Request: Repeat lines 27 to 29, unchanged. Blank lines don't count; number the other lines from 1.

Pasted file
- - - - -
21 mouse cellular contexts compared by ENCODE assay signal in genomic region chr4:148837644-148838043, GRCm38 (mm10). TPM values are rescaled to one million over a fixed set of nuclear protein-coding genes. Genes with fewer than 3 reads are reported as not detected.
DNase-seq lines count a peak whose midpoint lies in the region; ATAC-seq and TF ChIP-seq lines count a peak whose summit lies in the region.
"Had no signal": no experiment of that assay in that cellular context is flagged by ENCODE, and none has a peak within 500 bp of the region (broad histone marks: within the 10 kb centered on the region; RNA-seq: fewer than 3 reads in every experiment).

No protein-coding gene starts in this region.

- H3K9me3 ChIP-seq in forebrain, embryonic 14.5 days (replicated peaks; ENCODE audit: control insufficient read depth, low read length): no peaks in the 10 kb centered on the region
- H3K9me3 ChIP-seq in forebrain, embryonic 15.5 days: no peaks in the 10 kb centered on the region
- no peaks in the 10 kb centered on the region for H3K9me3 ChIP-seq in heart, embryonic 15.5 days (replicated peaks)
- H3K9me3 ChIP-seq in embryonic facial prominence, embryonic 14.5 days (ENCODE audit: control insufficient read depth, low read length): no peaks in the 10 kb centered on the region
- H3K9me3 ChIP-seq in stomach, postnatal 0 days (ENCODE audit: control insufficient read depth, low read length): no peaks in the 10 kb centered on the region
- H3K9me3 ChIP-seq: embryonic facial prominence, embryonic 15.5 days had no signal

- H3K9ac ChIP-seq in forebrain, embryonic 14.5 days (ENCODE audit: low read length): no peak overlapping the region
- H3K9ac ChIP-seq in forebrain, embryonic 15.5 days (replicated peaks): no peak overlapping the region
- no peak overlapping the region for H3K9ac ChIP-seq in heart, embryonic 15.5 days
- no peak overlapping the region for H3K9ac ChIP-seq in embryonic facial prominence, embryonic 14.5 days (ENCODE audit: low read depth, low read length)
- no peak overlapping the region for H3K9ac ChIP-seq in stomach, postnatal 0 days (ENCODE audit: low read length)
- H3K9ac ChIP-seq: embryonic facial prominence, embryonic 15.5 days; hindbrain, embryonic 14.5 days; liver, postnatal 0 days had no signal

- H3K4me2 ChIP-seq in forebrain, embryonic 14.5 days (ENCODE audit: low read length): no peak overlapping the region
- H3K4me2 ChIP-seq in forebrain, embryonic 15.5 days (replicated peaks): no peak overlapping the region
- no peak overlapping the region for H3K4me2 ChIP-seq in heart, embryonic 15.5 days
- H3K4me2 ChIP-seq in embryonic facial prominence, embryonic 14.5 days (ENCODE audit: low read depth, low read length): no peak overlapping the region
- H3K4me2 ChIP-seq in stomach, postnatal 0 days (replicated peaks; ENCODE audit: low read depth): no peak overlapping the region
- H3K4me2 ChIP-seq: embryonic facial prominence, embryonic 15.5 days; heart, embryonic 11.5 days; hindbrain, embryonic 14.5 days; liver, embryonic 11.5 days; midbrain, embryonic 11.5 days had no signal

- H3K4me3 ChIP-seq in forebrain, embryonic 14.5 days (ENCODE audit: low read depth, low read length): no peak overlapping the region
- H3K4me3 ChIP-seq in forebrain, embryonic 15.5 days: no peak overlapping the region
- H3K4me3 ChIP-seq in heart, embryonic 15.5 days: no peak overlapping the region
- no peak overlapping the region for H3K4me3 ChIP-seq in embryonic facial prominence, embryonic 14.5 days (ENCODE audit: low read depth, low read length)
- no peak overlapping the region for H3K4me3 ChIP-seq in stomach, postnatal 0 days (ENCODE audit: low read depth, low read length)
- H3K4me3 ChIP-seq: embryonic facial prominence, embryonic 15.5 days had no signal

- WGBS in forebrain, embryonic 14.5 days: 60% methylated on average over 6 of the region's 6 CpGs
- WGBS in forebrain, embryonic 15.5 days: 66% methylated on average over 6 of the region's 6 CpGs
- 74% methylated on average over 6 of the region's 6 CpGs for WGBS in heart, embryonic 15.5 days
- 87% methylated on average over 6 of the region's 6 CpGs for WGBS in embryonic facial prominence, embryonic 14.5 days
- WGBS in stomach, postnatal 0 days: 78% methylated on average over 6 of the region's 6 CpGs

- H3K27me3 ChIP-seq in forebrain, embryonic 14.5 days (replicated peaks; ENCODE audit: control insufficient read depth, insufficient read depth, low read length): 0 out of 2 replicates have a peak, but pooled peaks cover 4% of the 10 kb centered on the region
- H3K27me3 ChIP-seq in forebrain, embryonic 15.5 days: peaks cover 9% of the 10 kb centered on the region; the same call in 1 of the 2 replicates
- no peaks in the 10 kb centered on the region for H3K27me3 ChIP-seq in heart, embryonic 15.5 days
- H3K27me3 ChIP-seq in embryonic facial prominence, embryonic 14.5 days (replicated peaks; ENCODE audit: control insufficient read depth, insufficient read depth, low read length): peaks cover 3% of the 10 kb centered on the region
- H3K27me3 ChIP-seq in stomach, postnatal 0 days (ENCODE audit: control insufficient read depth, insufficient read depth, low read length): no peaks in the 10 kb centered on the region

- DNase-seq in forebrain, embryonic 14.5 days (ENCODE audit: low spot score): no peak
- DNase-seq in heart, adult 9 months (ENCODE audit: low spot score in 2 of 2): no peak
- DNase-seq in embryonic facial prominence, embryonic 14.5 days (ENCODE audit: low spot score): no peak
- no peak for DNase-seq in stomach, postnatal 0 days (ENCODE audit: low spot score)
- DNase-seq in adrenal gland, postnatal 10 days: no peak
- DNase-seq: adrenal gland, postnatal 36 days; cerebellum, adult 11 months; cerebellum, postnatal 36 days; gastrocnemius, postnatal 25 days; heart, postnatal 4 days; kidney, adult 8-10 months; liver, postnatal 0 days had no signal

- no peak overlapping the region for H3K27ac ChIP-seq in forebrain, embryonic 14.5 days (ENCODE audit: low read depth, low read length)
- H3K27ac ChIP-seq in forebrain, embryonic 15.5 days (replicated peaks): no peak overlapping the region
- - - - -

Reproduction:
- no peak overlapping the region for H3K4me3 ChIP-seq in stomach, postnatal 0 days (ENCODE audit: low read depth, low read length)
- H3K4me3 ChIP-seq: embryonic facial prominence, embryonic 15.5 days had no signal

- WGBS in forebrain, embryonic 14.5 days: 60% methylated on average over 6 of the region's 6 CpGs